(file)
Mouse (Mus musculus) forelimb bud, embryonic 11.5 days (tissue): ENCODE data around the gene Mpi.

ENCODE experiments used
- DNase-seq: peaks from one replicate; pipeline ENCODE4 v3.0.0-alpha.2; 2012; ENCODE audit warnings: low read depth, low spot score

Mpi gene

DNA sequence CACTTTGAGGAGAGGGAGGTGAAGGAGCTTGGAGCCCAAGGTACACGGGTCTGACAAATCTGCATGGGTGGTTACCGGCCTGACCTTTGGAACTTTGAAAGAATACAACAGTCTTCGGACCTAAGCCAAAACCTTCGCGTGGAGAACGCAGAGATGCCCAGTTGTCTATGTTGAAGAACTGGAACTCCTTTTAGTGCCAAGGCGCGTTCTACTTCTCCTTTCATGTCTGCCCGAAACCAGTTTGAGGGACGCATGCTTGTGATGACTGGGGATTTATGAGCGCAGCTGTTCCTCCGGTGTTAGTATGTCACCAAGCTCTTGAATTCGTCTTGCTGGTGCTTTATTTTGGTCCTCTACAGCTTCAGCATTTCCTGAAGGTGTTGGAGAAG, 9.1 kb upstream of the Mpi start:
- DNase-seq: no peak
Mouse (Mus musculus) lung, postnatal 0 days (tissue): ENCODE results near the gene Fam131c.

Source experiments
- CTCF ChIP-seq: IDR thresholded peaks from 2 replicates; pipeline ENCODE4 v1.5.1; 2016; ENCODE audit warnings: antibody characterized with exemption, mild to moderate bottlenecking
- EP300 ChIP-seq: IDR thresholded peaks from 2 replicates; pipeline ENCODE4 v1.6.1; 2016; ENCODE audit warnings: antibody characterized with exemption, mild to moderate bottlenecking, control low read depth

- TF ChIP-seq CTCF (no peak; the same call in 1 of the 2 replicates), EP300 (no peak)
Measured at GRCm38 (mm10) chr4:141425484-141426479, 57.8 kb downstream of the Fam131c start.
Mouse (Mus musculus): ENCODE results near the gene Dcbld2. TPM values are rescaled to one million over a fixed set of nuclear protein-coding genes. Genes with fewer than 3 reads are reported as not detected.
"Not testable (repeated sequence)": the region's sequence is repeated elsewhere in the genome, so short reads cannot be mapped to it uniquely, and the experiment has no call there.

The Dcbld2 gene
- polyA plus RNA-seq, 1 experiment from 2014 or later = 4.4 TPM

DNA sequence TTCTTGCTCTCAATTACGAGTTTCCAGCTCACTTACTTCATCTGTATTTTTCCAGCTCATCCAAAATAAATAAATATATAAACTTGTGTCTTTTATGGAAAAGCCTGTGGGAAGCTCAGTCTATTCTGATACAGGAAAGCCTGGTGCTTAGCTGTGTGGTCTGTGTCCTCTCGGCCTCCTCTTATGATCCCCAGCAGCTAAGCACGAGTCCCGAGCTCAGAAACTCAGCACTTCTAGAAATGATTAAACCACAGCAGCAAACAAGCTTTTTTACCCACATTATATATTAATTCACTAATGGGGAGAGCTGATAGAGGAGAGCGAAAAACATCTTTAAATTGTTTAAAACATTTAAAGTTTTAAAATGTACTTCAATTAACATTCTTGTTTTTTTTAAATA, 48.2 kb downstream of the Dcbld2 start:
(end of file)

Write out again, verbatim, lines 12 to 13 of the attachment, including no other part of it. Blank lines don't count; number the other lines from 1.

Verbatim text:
Measured at GRCm38 (mm10) chr4:141425484-141426479, 57.8 kb downstream of the Fam131c start.
Mouse (Mus musculus): ENCODE results near the gene Dcbld2. TPM values are rescaled to one million over a fixed set of nuclear protein-coding genes. Genes with fewer than 3 reads are reported as not detected.